“The wildlife resources and outdoor recreation opportunities of the lower Mississippi are critical to Louisiana’s rich natural heritage,” said Regional Director Leopoldo Miranda-Castro of the U.S. Fish and Wildlife Service’s South Atlantic-Gulf & Mississippi-Basin Regional Office. “This settlement will allow for the restoration of lost resources and services and will facilitate locally-driven conservation and management that ensures equitable access to the connected local communities.”
Under the proposed consent decree, American Commercial will acquire (at an estimated purchase price of $3.25 million) and preserve 649 acres of woodland habitat, consisting of hardwood forested wetland, swamp, relic wetlands, and open waters (i.e., canals), near the Mississippi River in upper Plaquemines Parish, Louisiana (Woodlands Parcel). The Woodlands Conservancy, a local nonprofit that currently manages the property for recreational and educational use, will hold title to the property and a conservation servitude will forever limit the use of the Woodlands Parcel to passive recreation, thereby protecting and preserving the ecological benefits of the property.
American Commercial will also pay $2.07 million to compensate for natural resource damages from the spill. The federal and State trustees will jointly use the cash payment to perform projects to restore or ameliorate the impacts to aquatic life, birds, river batture, wetlands, marshes, and recreational uses along the Mississippi River.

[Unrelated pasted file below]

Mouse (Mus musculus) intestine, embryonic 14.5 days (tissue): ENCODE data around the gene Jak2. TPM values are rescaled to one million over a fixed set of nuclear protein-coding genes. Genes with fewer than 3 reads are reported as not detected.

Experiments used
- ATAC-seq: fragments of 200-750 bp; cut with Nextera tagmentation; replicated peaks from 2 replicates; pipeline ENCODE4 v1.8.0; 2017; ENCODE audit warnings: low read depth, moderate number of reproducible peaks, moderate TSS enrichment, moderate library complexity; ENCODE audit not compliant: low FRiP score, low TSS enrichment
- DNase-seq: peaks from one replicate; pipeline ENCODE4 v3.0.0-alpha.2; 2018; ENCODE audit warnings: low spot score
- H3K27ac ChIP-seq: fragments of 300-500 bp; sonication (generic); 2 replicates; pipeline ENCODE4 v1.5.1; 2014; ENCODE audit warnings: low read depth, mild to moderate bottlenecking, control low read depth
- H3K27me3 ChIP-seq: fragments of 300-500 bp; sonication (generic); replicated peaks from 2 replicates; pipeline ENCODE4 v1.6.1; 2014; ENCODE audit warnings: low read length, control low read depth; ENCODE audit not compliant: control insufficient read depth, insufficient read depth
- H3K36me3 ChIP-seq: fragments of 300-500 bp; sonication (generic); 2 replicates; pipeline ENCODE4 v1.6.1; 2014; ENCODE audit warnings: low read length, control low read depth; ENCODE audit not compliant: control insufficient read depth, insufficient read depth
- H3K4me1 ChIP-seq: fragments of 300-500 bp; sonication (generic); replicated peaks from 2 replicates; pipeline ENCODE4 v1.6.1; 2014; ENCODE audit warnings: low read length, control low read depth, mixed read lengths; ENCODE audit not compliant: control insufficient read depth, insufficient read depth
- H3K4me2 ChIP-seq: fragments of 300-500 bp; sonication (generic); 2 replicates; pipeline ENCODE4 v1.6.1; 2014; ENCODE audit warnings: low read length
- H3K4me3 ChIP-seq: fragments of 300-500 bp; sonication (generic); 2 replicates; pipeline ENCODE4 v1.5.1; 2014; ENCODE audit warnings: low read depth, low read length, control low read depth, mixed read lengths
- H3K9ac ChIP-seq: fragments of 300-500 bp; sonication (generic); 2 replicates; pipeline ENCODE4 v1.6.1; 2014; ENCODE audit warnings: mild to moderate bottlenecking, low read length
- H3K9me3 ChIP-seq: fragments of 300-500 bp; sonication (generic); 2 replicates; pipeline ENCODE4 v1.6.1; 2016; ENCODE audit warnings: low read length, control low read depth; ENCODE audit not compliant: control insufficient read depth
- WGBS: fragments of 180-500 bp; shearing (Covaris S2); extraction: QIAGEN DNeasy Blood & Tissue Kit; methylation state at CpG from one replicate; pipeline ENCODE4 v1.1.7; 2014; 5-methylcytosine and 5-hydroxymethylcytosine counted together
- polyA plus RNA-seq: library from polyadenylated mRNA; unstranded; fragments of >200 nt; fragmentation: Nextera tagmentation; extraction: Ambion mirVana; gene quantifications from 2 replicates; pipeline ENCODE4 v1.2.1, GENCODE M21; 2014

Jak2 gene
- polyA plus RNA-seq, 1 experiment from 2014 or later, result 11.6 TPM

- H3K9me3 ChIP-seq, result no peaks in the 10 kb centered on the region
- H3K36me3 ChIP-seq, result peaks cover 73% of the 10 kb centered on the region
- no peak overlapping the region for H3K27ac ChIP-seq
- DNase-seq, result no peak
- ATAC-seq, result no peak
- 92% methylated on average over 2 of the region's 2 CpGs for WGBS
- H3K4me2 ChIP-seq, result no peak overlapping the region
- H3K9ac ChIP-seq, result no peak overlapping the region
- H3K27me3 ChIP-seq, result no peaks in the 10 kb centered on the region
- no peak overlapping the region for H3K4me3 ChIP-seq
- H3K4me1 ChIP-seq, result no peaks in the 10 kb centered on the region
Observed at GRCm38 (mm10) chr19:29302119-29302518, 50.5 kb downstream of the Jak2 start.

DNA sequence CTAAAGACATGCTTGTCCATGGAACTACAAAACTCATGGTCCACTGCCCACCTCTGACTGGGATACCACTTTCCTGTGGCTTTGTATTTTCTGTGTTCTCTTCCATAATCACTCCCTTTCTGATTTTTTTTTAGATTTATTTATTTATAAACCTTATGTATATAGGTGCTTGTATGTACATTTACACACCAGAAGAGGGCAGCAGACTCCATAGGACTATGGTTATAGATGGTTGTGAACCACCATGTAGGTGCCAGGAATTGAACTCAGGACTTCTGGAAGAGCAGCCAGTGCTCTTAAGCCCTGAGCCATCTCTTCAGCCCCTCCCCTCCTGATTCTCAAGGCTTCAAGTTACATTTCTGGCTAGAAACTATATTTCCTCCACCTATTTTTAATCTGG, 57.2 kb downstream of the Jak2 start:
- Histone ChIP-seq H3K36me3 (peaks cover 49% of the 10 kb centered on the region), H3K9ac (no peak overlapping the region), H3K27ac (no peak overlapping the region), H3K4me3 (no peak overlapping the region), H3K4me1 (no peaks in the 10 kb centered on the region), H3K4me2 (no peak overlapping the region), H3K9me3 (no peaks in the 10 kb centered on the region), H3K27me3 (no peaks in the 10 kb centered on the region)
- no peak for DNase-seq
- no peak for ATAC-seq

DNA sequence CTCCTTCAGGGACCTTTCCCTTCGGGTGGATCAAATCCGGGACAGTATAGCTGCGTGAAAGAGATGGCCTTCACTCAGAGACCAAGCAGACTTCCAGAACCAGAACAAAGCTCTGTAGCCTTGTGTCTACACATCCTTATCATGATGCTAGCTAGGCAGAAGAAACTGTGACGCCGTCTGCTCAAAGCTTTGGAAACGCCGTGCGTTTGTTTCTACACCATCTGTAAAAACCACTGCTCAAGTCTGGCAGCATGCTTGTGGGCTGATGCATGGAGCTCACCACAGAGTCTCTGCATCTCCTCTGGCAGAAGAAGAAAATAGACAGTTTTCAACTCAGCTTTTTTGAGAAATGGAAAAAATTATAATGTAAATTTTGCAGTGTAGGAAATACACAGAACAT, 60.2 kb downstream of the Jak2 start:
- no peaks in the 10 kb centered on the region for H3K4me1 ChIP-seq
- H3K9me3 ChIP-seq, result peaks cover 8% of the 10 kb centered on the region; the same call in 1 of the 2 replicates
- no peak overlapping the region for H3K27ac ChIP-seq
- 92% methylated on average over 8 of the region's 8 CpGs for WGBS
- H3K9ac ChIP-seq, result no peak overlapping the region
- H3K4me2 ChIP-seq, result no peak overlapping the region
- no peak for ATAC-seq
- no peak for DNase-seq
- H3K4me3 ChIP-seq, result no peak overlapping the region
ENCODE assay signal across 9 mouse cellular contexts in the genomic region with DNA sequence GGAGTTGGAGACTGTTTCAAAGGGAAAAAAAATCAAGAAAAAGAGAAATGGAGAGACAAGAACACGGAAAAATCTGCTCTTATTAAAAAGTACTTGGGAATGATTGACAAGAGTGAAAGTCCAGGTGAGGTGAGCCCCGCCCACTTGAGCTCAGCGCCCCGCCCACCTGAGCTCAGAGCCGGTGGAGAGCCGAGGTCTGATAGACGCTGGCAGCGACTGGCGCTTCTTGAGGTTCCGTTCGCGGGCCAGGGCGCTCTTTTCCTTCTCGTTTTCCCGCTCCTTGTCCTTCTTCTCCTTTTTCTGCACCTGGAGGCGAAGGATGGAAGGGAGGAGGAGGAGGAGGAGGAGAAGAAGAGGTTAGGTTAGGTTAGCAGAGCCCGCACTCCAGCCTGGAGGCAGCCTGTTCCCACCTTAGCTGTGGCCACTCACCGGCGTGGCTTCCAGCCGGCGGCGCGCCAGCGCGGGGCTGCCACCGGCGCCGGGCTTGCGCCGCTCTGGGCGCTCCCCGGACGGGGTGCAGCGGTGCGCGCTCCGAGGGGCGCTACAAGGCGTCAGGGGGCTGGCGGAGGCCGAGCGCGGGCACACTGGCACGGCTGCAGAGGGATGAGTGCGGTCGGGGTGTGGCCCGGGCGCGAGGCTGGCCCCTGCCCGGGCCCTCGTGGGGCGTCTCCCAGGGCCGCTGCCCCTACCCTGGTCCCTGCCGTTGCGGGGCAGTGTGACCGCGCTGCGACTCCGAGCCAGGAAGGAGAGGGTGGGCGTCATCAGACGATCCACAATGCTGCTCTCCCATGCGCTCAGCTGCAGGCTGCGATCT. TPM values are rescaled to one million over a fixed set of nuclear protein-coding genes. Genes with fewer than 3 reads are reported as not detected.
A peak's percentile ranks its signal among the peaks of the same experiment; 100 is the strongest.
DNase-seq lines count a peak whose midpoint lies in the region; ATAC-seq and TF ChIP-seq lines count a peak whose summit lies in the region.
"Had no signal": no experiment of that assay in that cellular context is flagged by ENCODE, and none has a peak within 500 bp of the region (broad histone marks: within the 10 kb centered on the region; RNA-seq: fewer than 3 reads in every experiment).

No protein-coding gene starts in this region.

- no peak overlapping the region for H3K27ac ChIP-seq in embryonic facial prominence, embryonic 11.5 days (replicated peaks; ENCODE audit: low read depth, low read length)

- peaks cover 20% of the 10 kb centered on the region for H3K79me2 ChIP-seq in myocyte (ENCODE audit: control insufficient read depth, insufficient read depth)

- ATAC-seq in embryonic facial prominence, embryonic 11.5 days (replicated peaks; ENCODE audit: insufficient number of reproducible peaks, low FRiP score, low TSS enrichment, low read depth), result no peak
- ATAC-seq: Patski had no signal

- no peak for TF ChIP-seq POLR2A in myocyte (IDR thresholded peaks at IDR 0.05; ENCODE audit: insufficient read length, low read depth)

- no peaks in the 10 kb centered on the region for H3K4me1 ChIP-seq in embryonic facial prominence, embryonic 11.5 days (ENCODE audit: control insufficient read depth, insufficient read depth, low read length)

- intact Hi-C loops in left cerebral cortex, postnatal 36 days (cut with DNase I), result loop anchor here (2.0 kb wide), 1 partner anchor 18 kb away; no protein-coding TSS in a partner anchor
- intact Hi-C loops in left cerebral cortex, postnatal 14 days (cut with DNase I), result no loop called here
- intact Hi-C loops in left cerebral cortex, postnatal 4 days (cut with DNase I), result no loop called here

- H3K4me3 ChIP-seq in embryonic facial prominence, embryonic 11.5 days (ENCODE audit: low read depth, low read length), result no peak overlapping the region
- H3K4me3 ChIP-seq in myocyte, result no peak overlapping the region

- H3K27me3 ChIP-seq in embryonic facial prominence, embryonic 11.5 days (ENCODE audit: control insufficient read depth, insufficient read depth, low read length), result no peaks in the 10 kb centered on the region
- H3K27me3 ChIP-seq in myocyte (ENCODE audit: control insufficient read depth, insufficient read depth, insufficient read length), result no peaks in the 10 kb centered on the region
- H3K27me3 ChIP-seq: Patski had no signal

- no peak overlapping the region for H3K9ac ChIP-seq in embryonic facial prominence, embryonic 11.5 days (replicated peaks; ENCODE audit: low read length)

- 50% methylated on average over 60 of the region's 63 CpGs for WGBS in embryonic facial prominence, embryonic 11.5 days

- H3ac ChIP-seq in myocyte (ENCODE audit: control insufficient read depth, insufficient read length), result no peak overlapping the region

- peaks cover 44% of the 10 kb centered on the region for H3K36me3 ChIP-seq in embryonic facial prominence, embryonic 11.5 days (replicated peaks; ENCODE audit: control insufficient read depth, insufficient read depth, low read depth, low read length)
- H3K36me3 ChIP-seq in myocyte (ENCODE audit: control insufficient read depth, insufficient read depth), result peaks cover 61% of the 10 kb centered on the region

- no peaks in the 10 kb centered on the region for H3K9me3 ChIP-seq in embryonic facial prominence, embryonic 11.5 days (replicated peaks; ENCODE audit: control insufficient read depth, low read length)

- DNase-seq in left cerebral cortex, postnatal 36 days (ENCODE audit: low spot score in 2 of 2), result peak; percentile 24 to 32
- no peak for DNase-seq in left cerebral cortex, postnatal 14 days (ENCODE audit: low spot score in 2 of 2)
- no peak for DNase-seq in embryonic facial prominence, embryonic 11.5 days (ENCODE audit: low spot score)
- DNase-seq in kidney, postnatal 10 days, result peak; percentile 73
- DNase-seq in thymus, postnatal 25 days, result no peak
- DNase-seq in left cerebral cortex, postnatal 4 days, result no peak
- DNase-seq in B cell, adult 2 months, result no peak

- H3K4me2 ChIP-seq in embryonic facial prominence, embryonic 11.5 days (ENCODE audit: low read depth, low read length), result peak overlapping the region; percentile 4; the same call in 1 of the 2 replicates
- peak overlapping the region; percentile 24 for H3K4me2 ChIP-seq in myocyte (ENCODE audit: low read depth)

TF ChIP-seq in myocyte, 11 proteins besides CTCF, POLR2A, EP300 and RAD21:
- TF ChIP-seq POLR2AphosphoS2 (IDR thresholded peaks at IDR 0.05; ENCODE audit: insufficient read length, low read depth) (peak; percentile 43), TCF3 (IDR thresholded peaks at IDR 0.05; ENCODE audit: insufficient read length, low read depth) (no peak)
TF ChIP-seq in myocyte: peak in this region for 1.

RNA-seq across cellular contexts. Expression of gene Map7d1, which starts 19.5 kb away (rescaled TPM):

The projects, which are described in the final Damage Assessment and Restoration Plan and Environmental Assessment, Mississippi River Oil Spill, Gretna – New Orleans, Louisiana, July 23, 2008, include habitat restoration activities at the Woodlands Parcel and marsh creation in the Pass-a-Loutre State Wildlife Management Area. American Commercial has paid $1.32 million to reimburse the federal and State trustees for their past damage assessment and restoration planning costs, as required under OPA and OSPRA.
This new action was filed by the Department of Justice and the Louisiana Oil Spill Coordinator’s Office, Department of Public Safety & Corrections (LOSCO) on behalf of the federal and State trustees for natural resources. The designated federal trustees for the natural resources impacted by American Commercial’s oil spill are the U.S. Department of Commerce through the National Oceanic and Atmospheric Administration and the U.S. Department of the Interior through the United States Fish and Wildlife Service.
The designated state trustees are LOSCO, Louisiana Department of Natural Resources, Louisiana Department of Environmental Quality, Louisiana Department of Wildlife and Fisheries, and the Louisiana Coastal Protection and Restoration Authority. The federal and State trustees worked together to perform the injury assessment and to develop and adopt the restoration plan.
In an earlier related OPA enforcement action filed in 2011, the Department of Justice secured a settlement with American Commercial for $20,000,000 to reimburse the United States for OPA removal costs and damages.
The proposed consent decree is subject to a 30-day public comment period and court review and approval.